Socio-Political Significance of Herodotos' Hybris and Phthonos and Thucydides' Rule of Power and TycheJournal: Athens Journal of History (Vol.1, No. 1)
Publication Date: 2015-01-01
Hybris (arrogance) and the states potentially caused by hybris, phthonos (zealousy or envy), and ate (disaster) or nemesis (punishment), in Herodotus frequently are attributed to Xerxes. And hybris does not refer to the monarchic domination itself, but the ambition for an excessive scale of territory. A king's conquest used to result in a temporary increase of military power, and the power of Persia was almost irresistible, many times greater than the target of its conquest. Once the conquest was completed and the king's sovereignty recognized, however, his rule pretended to follow conventional usage. And the ruled under the king were regarded as 'king's slaves,' who were dominated not necessarily under the oppression and control of standing army. Thucydides hybris, however, refers to the Athenians as a community. The target of Athenian’s conquest was not the slaves, and the military forces of the Athenian rivals were a close match for the Athenians. So the Athenian militaristic hegemony could be sustained only by superiority of military power, irrelevant to any traditional custom. In this kind of balance of power, human errors or insolence could bring about fatal disasters much more in war time than in peace, as human mistakes bear more risk in the situation of war. And, different from the Persian king’s ambition for a larger territory, the principle, 'rule of power' as a natural law, applicable even to small area, irrelevant of territorial extent. The punishment in Herodotos was inflicted by deity against the hybris committed by individuals, but in Thucydides by Tyche (Fortune) which alters situations unexpectedly and causes disaster to a community, irrelevant of whether one commits hybris or not.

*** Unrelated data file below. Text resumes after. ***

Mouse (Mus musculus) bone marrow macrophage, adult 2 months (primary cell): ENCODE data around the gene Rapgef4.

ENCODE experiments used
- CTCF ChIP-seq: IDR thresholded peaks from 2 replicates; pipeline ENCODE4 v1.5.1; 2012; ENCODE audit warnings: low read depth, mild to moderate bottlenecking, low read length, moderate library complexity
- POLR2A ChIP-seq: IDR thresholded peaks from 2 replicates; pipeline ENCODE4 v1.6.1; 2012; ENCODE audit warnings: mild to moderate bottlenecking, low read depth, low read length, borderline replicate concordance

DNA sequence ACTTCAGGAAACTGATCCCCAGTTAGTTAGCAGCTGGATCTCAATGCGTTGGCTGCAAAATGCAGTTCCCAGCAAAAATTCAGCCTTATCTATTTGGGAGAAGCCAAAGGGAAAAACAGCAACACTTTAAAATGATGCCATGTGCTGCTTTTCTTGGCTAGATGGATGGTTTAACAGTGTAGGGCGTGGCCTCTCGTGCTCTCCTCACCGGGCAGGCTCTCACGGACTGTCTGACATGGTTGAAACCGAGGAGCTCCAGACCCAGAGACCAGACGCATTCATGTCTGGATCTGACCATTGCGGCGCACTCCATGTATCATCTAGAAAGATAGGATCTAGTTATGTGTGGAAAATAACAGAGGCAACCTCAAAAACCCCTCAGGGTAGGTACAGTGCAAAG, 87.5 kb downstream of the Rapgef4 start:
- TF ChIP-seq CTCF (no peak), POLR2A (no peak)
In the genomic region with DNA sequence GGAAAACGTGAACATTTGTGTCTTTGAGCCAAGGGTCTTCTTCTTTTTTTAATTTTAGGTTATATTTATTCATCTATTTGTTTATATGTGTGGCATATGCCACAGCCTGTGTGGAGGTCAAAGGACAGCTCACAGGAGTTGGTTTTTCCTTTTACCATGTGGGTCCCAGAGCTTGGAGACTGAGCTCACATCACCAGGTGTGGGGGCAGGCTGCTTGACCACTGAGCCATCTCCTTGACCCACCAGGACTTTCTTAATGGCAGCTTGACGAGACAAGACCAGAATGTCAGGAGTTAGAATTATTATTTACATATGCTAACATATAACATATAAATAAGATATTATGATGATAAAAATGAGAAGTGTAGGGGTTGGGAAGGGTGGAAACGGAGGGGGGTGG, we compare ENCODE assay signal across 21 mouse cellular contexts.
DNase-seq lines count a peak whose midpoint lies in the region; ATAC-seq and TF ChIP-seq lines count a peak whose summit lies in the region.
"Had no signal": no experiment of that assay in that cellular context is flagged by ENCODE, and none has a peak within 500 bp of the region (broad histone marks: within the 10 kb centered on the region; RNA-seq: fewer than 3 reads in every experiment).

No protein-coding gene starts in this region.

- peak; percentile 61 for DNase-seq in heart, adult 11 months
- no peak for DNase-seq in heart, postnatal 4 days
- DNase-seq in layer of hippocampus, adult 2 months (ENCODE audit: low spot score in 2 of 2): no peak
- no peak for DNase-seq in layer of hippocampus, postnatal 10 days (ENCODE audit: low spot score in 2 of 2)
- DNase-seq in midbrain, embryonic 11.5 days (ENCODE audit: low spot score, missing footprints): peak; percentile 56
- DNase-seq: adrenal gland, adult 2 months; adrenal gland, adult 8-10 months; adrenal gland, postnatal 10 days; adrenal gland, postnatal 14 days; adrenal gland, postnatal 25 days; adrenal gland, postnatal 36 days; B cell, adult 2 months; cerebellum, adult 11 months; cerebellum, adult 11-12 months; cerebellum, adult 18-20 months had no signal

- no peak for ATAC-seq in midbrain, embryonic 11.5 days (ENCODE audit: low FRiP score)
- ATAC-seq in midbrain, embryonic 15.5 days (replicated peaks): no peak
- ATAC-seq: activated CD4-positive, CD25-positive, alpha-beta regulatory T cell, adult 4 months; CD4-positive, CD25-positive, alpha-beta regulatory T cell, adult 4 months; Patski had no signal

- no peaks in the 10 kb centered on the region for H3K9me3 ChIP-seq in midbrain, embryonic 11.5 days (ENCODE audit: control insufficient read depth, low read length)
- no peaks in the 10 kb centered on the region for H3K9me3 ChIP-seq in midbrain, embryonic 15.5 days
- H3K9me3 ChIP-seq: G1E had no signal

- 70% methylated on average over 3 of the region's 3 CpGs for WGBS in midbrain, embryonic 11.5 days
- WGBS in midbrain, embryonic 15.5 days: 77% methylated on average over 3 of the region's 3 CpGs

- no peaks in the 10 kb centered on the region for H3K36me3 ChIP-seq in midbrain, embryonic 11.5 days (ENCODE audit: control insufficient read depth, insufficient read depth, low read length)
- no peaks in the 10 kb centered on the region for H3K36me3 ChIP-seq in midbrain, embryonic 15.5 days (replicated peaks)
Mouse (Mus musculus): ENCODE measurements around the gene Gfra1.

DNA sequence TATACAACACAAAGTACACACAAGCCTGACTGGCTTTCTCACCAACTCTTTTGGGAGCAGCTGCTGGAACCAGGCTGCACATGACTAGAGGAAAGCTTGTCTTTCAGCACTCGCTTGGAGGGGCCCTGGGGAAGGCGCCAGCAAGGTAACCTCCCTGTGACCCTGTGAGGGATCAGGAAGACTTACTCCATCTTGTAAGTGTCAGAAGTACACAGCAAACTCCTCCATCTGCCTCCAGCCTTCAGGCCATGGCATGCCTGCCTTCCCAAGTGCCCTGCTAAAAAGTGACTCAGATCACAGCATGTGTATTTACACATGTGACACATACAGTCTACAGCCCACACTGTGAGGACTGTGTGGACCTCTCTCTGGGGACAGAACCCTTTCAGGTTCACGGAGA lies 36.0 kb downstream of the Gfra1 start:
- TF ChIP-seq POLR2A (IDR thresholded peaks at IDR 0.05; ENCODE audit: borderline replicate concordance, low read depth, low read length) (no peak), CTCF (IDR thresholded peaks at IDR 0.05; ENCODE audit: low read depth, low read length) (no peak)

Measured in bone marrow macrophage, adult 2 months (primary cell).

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Last modified: 2015-04-01 22:01:28